One would assume a poem about death would be sad and depressing, but Jay Rogoff was able to create something light with dark metaphors in his poem “Death’s Theater.” Rogoff paints this picture of Death becoming the director of the play in which the living die. “Each show is a limited run” (Jay Rogoff, Line 9) because life is short and the dying is even shorter.
The title caught me off guard because of the spelling Rogoff chose for theater. I was taught you went to the theatre for a live performance and the theater for a film. I doubt Rogoff means a theater where one views moving picture shows. The title could be hinting at hospital theaters , this would parallel his theme. That would make an interesting twist on the title, if one really looked into it. You can't help but love the ironic playfulness of the title. One expects the theatre to be lively and happy, with more than one performance, yet Rogoff takes that concept and twists it around the concept of death.
Rogoff’s opening phrase “It’s not all tragedy” (1) is already making the statement of how death does not have to be dreary. One could think of death as being something of this big production with a director who is not “averse to melodrama if everyone gets shot” (1, 2). Painting Death with a “top hat and cape, [who] arrive[s] in a hearse” (8) is something that no one ever really does. Death is always depicted as a skeleton in an over-sized hooded robe. Rogoff took that description and yanked it right off the stage with a cane. There is a sense of playfulness, then a sudden stop in the lines “He loves a farce, that nervous frenzy, those doors slamming shut” (5, 6). Going with the theme of death, Rogoff adds words like “hearse/knocking them dead/undertake” (8, 9, 11), which are most associated with deaths’ personification. He turned death into “Mr. Opening Night” (7) who only allows “one performance, curtain up, curtain down” (10).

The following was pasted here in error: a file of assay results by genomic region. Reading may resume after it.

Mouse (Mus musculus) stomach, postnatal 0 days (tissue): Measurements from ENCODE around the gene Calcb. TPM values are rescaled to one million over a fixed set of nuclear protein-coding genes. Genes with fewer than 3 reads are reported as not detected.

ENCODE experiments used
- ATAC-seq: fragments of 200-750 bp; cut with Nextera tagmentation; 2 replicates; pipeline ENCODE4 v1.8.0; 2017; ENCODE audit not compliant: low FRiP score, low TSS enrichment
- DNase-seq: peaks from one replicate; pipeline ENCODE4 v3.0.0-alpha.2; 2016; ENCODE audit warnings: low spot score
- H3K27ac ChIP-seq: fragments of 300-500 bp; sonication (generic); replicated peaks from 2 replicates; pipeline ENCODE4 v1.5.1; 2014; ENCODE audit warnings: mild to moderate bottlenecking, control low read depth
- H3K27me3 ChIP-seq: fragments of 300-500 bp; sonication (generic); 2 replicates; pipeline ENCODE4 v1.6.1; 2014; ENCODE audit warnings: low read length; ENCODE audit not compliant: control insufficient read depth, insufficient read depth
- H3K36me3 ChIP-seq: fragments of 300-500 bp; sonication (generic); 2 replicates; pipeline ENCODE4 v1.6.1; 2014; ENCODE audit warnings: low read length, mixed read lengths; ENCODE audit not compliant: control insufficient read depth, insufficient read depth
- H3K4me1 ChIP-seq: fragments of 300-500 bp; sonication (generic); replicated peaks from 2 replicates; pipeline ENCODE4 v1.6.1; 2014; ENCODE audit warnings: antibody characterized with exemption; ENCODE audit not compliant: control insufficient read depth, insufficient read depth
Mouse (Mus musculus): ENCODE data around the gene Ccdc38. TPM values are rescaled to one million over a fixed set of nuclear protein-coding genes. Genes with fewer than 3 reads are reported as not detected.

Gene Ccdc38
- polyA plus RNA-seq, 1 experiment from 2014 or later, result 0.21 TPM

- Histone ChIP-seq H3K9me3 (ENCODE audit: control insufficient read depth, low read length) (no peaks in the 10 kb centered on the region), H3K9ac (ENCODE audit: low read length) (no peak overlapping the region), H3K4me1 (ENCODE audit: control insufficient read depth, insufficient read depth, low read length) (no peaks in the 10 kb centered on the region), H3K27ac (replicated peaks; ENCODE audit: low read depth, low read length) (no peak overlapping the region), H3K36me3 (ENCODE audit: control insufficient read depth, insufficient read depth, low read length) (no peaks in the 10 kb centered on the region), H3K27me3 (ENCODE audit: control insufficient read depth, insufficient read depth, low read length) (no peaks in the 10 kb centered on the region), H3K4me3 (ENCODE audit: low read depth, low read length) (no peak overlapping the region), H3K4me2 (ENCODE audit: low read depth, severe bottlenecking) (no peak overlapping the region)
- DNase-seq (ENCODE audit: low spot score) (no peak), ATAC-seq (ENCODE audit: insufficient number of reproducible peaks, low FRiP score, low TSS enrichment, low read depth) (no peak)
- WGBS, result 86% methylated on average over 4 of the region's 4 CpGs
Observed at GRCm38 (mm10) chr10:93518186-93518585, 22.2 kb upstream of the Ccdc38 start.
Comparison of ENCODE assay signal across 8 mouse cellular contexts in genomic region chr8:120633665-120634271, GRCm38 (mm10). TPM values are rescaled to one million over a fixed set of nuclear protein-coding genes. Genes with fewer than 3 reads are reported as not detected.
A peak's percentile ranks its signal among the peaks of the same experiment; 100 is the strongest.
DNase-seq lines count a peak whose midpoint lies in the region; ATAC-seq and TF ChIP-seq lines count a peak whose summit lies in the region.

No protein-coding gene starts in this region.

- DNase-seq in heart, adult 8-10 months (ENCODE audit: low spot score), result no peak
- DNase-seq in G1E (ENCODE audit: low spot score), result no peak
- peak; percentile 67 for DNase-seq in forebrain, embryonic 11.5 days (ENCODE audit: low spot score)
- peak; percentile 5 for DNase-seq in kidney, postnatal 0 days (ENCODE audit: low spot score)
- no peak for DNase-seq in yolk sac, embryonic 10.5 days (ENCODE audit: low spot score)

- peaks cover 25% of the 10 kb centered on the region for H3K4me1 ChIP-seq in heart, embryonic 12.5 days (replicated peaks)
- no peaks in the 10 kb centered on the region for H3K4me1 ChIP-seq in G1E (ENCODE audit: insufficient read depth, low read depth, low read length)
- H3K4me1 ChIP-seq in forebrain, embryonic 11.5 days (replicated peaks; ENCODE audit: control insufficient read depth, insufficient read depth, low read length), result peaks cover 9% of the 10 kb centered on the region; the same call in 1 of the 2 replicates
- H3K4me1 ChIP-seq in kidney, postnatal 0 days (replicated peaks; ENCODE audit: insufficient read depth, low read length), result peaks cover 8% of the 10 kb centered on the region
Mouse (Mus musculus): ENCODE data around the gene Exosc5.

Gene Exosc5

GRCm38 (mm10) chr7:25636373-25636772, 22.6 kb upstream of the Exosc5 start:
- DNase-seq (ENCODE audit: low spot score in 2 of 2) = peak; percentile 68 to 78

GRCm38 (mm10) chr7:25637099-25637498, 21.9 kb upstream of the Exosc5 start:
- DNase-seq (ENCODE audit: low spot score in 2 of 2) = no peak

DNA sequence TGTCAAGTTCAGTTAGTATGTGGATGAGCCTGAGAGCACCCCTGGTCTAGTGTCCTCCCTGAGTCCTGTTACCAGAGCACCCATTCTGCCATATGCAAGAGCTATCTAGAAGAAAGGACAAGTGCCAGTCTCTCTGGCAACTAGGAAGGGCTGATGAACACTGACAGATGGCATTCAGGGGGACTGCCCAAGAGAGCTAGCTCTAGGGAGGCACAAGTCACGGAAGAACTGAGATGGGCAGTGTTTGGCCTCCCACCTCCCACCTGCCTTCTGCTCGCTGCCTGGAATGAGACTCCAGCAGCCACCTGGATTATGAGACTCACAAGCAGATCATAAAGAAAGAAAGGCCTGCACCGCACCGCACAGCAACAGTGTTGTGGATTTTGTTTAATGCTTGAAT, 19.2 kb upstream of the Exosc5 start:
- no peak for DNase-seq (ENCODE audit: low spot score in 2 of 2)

Death becomes another entity that is there for your whole life and not only the guy who steals it away at the end. He is there when you are born “rebuild[ing] sets, [and] rewrite[ing] lines” (12) with those near death experiences one always is thankful to live through. He gives you this one performance where he“peddles tickets” (12, 13), but then everything comes to a close as the curtain falls for the first and last time. The curtain call happens and he has “pen[ned] reviews in which you shine” (13); that could mean to be the eulogy. In most eulogies the person is always remembered by the good they did and not the bad; so they are always made to shine. Death has the flowers sent on his behalf, making him look remorseful at the prospect of a death. The line where Death “coughs through your big scene” (14) hints at the fact that life is over and you were not expecting it.
This poem has become one of my favorites with the ironic play on death. Rogoff makes death seem not as scary with metaphors that are lined with goodies. He does well to paint a picture of a live performance that stops dead when the curtain closes. This poem shows us that life is only given one performance and we should live as if we will have no other performance, because we won't.